Mushroom reproduction is more accurately termed fungal reproduction, because mushrooms are the fruiting body of the fungus (plural: fungi). The body of a fungus is called the mycelial colony. It is a network of tiny filaments termed hyphae. Mushrooms are the source of spores which the fungus spreads for reproduction.
Mycelium of Fungi
The mycelium, or body, of a fungus is usually located underground. Fungal hyphae are branched filaments that somewhat resemble roots on a plant. Together the hyphae connect to spread nutrients and oxygen around the mycelium. The thin cellular walls of the hyphae also facilitate the removal of waste products.
Many species of fungi are mycorrhizal, which means they have a symbiotic relationship with the roots of plants. The plants share nutrients derived from photosynthesis with the fungi in exchange for fungal nutrients acquired from the soil. Many mother trees also use their mycorrhizal networks to share nutrients with their saplings to help them grow.
Mushrooms of Fungi
Some fungi, such as yeast, are microscopic and do not produce visible mushrooms. Fungi reproduce asexually through a process called budding. Mushrooms are grown as part of sexual reproduction in fungi. To reproduce sexually, two mycelial colonies must be near enough to join their hyphae and transfer their genetic material.
After mating, when the fungus is ready to spread its spores, hyphae grow into special arrangements to form a fruiting body called a mushroom. The mushroom is made up of a cap, gills and stalk. Each type of mushroom has a different variation of this basic structure. Mushrooms come in an immense variety of colors and patterns. Some mushrooms are edible, while others are highly poisonous to help protect their spores.
Spores of Mushrooms
The gills are the source of spores in a mushroom. Specialized hyphae produce spores so small that 1,000 or more could fit on a pinhead inside the gills. The majority of fungi use the wind to disperse their tiny spores. Some fungi use water droplets, streams or animals to spread their spores. For example, the stinkhorn fungi of the family Phallaceae produce a horrific smelling slime in their mushrooms that attracts flies. Flies eat this slime and then the spores are deposited to new locations in the flies' feces.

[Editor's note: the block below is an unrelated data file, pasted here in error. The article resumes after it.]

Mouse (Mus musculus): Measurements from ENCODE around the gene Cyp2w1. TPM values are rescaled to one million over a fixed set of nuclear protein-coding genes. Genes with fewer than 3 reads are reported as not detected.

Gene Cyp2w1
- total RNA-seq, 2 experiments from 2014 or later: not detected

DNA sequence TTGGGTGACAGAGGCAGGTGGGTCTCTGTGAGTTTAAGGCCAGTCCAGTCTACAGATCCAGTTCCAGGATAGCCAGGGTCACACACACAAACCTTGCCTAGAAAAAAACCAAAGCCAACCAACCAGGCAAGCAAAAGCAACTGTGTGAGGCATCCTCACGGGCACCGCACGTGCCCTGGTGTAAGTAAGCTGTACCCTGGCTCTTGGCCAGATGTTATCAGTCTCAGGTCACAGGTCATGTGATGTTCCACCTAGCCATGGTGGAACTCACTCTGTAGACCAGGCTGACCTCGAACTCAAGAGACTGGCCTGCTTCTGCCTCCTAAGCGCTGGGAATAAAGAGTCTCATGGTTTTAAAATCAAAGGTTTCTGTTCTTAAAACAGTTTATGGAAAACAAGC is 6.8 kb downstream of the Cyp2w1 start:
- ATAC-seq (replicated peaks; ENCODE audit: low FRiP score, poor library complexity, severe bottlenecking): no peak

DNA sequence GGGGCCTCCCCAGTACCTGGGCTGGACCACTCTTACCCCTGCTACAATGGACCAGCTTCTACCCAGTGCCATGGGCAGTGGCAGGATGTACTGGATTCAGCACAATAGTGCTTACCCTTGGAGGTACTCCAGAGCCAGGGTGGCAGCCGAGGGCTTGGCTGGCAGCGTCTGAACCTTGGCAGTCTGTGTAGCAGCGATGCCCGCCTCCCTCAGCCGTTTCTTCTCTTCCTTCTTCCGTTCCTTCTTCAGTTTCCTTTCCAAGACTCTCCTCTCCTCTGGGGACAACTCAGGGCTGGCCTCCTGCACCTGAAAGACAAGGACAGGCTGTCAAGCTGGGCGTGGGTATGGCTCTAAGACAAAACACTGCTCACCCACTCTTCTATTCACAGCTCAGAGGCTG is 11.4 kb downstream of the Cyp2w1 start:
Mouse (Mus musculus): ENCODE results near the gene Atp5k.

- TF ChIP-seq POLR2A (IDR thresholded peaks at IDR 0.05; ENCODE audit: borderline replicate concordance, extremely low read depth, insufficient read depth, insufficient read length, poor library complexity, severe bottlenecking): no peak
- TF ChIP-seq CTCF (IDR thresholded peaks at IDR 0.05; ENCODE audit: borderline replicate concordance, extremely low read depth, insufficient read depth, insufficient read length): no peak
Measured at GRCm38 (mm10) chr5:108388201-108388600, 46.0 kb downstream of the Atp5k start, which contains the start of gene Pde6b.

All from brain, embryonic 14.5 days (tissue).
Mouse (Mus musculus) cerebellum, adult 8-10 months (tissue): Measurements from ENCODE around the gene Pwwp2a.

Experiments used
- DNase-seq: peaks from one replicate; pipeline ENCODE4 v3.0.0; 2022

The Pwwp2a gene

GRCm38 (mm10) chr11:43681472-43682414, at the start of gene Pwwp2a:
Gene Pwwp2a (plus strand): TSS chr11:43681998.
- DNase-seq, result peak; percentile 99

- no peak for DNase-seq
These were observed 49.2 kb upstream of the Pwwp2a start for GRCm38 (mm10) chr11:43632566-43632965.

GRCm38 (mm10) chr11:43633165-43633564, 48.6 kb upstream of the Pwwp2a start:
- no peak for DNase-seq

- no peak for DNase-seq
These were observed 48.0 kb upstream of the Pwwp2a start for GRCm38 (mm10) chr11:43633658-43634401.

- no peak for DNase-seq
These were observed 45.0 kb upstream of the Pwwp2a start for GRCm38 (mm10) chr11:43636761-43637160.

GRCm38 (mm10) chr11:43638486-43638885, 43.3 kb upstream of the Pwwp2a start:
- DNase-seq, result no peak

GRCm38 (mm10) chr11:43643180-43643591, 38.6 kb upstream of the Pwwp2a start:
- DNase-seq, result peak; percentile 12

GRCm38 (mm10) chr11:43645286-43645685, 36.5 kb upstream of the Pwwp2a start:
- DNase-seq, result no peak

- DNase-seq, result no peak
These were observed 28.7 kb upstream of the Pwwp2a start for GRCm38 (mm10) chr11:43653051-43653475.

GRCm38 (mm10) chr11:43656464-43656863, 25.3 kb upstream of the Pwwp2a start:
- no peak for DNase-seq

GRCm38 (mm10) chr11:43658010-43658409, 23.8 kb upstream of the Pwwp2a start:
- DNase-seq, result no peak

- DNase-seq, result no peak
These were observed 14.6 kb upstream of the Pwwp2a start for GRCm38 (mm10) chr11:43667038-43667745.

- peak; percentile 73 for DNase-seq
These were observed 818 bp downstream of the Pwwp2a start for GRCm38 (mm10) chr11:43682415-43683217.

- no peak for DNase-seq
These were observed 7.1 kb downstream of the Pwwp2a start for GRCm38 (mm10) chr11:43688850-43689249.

Because spores often die if they do not land in a suitable environment, fungi must produce large volumes of them. A single mushroom from a fungus in the phylum Basidiomycota can release more than one million spores a day. These mushrooms have two stages of dispersal. The first is powered by surface tension release, which shoots the spores out into the wind. In the second passive stage, the spores of mushrooms fall out once it has opened and are carried away into the wind.
Fungi from the phylum Ascomycota use a different approach to spore development and dispersal. While the spores of basidiomycetes are grown on external club-shaped structures called basidia, ascomycetes grow anywhere between one and 100 spores, which develop inside tubular sacs called asci. Physical pressure - like water droplets hitting the mushroom, for example - is usually required to release spores, which then shoot out of the asci by force to be carried away by the wind.
The rate of metabolism in spores is low. Spores produced from sexual reproduction often need particular conditions to grow and may need to wait for a period of time before they develop. This is called postmaturation. Other spores require specific chemical or heat shocks to trigger germination. Asexually-produced spores typically germinate more easily and simply require the right environmental conditions.
Once the spores have landed in a suitable moist environment with sufficient food, they begin to germinate. The spore enlarges as it hydrates and respiration increases, then hyphae grow out from the spore in all directions. This new growth of hyphae forms a new mycelial colony. Spore germination can take anywhere from 20 minutes up to 15 hours, but usually takes between three and six hours.
- Utah State University Herbarium: What Are Fungi?
- Science Learning Hub: All About Fungi
- Science Learning Hub: Fungal Life Cycles - Spores and More
- Smithsonian Magazine: Do Trees Talk to Each Other?
- The University of Arizona: Chapter 10 Fungal Spores, Spore Dormancy and Spore Disperal
- Australian National Herbarium: Australian Fungi
About the Author
Adrianne Elizabeth is a freelance writer and editor. She has a Bachelor of Science in Ecology and Biodiversity, and Marine Biology from Victoria University of Wellington in New Zealand. Driven by her love and fascination with all animals behavior and care, she also gained a Certificate in Captive Wild Animal Management from UNITEC in Auckland, New Zealand, with work experience at Wellington Zoo. Before becoming a freelance writer, Adrianne worked for many years as a Marine Aquaculture Research Technician with Plant & Food Research in New Zealand. Now Adrianne's freelance writing career focuses on helping people achieve happier, healthier lives by using scientifically proven health and wellness techniques. Adrianne is also focused on helping people better understand ecosystem functions, their importance, and how we can each help to look after them.